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“The Holocaust: Then and Now:” CU Boulder Honors International Holocaust Remembrance Day

December 20, 2016  – The Program in Jewish Studies, the William A. Wise Law Library at the University of Colorado Law School, and cosponsors at the University of Colorado Boulder will honor International Holocaust Remembrance Day with a public lecture by visiting scholar Professor Nils Roemer and the highly acclaimed international exhibit Lawyers Without Rights: Jewish Lawyers in Germany Under the Third Reich. Both are free and open to the public.

Professor Roemer’s public lecture, “The Holocaust: Then and Now, Spanning the Void,” will take place Thursday, January 26, 7:00 – 8:30 pm, in Wittemyer Courtroom (Room 101) in the Wolf Law Building on the CU Boulder campus, one day before International Holocaust Remembrance Day (January 27). RSVPs are appreciated as space is limited. Please email CUJewishStudies@colorado.edu or call 303-492-7143.

The Lawyers Without Rights exhibit will be on display January 5 through January 30, 2017 in the William A. Wise Law Library in the Wolf Law Building on the CU Boulder campus. The exhibit is sponsored by the William A. Wise Library at the University of Colorado Law School and the CU Program in Jewish Studies, in conjunction with the American Bar Association and the German Federal Bar.

The Lecture

Professor Roemer’s lecture is the fifth annual event hosted by CU Boulder’s Program in Jewish Studies in honor of International Holocaust Remembrance Day.

The voids and empty spaces in the Jewish Museum in Berlin evoke destruction and absence. The “Memory Void,” one of the symbolic spaces on the grounds of the museum, which was designed by Daniel Libeskind, recalls the Holocaust as well as the many lives that might have been had the millions of people who died in the Holocaust lived to see another day. In his lecture, Professor Roemer will explore absences and voids as important aspects of remembrance. An awareness is apparent in communal and family remembrances but often obscured in public commemorations in museums and on Holocaust remembrance days. Professor Roemer will develop the theme of absence and advance models of remembrance that view the Holocaust as a past event within the context of an annihilated future.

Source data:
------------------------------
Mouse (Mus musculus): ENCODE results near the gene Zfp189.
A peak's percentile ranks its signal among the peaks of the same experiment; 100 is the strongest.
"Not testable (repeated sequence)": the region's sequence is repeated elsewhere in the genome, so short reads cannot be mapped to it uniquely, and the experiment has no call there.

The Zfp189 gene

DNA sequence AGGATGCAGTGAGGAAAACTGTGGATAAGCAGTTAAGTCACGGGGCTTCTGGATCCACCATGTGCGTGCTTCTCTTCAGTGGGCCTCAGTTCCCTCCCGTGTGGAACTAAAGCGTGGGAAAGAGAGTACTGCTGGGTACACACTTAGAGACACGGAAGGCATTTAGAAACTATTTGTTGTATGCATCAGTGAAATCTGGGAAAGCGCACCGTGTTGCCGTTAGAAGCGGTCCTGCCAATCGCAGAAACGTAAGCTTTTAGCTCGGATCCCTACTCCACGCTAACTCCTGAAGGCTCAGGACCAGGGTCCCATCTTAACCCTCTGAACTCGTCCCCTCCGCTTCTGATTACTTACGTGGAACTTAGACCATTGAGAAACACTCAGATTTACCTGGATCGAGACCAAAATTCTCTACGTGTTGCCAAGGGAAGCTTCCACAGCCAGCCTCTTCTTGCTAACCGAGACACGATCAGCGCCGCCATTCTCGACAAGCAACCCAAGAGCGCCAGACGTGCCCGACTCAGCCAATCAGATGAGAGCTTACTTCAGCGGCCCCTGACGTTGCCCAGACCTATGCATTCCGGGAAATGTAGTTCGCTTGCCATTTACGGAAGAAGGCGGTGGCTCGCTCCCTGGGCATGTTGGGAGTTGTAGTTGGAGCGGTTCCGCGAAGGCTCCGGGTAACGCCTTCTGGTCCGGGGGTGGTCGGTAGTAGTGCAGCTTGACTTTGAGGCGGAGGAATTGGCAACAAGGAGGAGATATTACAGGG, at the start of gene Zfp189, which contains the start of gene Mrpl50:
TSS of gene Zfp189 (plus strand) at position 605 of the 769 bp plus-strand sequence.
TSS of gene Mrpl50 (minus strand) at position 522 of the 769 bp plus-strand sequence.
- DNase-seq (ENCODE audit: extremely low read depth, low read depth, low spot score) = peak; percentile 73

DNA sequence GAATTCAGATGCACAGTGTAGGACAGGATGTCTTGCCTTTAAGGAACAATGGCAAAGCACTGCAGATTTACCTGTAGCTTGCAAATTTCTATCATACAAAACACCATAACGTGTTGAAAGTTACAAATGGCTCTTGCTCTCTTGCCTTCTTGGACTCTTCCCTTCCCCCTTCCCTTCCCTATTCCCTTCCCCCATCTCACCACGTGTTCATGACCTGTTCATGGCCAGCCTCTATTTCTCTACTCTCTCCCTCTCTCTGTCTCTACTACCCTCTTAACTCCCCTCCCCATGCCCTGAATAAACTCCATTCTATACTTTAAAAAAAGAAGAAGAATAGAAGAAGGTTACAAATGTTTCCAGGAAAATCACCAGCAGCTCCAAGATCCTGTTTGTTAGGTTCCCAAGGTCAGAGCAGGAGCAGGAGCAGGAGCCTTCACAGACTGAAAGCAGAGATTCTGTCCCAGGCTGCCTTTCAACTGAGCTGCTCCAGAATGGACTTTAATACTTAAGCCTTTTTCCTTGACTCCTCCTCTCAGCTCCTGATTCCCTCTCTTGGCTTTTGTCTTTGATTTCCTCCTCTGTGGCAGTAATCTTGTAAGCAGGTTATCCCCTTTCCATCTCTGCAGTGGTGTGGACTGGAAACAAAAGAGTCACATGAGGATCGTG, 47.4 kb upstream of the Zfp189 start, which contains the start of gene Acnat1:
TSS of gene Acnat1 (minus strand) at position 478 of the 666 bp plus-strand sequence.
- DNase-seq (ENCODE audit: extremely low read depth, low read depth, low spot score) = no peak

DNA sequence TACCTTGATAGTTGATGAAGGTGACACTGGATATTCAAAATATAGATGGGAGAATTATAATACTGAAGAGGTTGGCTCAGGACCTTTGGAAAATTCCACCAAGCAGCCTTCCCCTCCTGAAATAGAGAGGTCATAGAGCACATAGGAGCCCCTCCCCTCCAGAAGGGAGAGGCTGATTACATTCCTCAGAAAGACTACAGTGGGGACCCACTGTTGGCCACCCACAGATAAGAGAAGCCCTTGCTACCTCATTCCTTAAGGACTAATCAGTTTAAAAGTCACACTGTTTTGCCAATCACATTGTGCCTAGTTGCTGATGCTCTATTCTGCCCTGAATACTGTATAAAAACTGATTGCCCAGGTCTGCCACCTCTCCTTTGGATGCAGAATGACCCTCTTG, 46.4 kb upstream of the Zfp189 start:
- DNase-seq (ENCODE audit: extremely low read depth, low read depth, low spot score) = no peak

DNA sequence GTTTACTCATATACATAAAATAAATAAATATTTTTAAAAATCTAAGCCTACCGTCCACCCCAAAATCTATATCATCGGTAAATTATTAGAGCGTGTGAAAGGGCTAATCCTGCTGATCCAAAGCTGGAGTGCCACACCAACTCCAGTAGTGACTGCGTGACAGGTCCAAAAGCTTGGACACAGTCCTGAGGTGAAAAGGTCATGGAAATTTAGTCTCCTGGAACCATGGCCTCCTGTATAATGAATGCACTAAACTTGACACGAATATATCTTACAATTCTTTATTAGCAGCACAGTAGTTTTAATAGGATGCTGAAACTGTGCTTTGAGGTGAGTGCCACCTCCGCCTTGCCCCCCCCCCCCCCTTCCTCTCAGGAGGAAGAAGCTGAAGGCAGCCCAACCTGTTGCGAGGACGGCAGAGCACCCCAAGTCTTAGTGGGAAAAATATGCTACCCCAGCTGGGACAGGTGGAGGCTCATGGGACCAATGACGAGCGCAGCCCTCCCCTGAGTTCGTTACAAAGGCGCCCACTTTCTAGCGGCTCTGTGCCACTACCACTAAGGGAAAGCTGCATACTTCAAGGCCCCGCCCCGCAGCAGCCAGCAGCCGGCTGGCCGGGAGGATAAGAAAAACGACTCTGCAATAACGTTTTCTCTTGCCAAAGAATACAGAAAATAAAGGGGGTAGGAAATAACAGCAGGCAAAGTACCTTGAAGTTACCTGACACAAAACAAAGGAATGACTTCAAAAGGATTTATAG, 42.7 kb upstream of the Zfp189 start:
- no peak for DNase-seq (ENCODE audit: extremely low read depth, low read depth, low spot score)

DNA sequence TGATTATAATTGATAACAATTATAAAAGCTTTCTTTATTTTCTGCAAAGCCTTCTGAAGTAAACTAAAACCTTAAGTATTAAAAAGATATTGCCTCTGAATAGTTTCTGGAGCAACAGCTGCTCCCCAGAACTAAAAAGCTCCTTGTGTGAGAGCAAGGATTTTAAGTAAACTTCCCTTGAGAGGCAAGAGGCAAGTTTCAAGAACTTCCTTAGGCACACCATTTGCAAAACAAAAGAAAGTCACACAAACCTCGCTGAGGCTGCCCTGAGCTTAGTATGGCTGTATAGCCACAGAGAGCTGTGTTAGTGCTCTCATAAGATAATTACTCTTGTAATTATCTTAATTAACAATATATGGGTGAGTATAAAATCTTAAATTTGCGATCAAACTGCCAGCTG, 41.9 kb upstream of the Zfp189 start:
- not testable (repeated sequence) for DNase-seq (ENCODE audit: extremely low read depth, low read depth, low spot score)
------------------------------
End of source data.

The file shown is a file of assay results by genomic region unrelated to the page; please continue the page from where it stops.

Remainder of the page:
Nils Roemer is the Stan and Barbara Rabin Professor in Holocaust Studies and the Director of the Ackerman Center for Holocaust Studies at the University of Texas at Dallas. He received his PhD in History from Columbia University in 2000.

In addition to his numerous published articles, Professor Roemer is the author of Jewish Scholarship and Culture in Nineteenth-Century Germany: Between History and Faith (2005) and The Story of Worms: German Cities – Jewish Memories (2010). He is currently finishing a book-length study on Central European Jewish travel writing in the 20th century.

Professor Roemer serves as a board member for the Leo Baeck Institute in London and is an external reviewer for multiple scholarly journals. He has received numerous fellowships, including from the Center for Advanced Jewish Studies at the University of Pennsylvania.

The Exhibit

The Lawyers Without Rights exhibit has been shown in nearly 100 cities across Germany, the United States, and other parts of the world. The idea for the exhibit was conceived in 1998 when an Israeli lawyer asked the regional bar of Berlin for a list of Jewish lawyers whose licenses had been revoked by the Nazi regime.

“The regional bar decided not only to research a list of names, but also to try to find out more about the fates behind all those names,” said Axel Filges, past president of the German Federal Bar. “Some were able to leave the country after the Nazis came into power, but very many of them were incarcerated or murdered. The non-Jewish German lawyers of those days remained silent. They failed miserably, and so did the lawyers’ organizations. We do not know why.”

After the Berlin bar transformed its research into an exhibit, other regional bars began asking whether they could show it and add their own research.

“So, like a puzzle, a portrait of the fate of Jewish lawyers in Germany has emerged step by step,” Filges said.

For more information about the lecture or exhibit, please visit Colorado.edu/JewishStudies, or call 303-492-7143.

The Program in Jewish Studies at the University of Colorado Boulder provides an outstanding liberal arts education, fosters critical thought and instills an appreciation of humanity’s interrelatedness and diversity by studying one of the world’s oldest global people. With internationally acclaimed faculty engaged in cutting-edge research and opportunities for students to study with leaders working in the field of Jewish Studies, the program offers an innovative curriculum designed to provide a strong foundation in cultural education and connect Jewish thought and text to action and people’s lives.  The Program in Jewish Studies offers a Bachelor of Arts degree in Jewish Studies as well as minors in Jewish Studies and Hebrew/Israel Studies. For more information visit Colorado.edu/JewishStudies.

About Meghan Zibby

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